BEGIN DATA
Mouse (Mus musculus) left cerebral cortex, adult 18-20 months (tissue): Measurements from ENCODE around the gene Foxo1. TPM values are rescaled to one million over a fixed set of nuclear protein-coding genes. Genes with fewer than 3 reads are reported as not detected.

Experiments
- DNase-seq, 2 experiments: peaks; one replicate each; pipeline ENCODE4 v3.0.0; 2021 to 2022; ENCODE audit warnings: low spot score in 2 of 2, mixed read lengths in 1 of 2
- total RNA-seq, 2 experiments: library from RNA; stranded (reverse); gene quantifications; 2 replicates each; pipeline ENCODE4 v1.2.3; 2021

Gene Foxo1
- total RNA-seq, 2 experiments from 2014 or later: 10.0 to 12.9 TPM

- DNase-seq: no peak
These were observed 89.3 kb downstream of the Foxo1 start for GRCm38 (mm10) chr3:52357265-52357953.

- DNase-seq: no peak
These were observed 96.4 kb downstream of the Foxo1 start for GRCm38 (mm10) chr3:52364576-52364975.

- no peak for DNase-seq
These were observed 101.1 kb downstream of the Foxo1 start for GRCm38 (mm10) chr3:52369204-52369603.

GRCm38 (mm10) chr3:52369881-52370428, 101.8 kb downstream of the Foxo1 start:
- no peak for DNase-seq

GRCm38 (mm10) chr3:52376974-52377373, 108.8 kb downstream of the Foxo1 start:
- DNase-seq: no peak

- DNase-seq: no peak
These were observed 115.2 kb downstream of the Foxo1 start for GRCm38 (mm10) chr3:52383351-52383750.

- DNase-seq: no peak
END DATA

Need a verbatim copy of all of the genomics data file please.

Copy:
Mouse (Mus musculus) left cerebral cortex, adult 18-20 months (tissue): Measurements from ENCODE around the gene Foxo1. TPM values are rescaled to one million over a fixed set of nuclear protein-coding genes. Genes with fewer than 3 reads are reported as not detected.

Experiments
- DNase-seq, 2 experiments: peaks; one replicate each; pipeline ENCODE4 v3.0.0; 2021 to 2022; ENCODE audit warnings: low spot score in 2 of 2, mixed read lengths in 1 of 2
- total RNA-seq, 2 experiments: library from RNA; stranded (reverse); gene quantifications; 2 replicates each; pipeline ENCODE4 v1.2.3; 2021

Gene Foxo1
- total RNA-seq, 2 experiments from 2014 or later: 10.0 to 12.9 TPM

- DNase-seq: no peak
These were observed 89.3 kb downstream of the Foxo1 start for GRCm38 (mm10) chr3:52357265-52357953.

- DNase-seq: no peak
These were observed 96.4 kb downstream of the Foxo1 start for GRCm38 (mm10) chr3:52364576-52364975.

- no peak for DNase-seq
These were observed 101.1 kb downstream of the Foxo1 start for GRCm38 (mm10) chr3:52369204-52369603.

GRCm38 (mm10) chr3:52369881-52370428, 101.8 kb downstream of the Foxo1 start:
- no peak for DNase-seq

GRCm38 (mm10) chr3:52376974-52377373, 108.8 kb downstream of the Foxo1 start:
- DNase-seq: no peak

- DNase-seq: no peak
These were observed 115.2 kb downstream of the Foxo1 start for GRCm38 (mm10) chr3:52383351-52383750.

- DNase-seq: no peak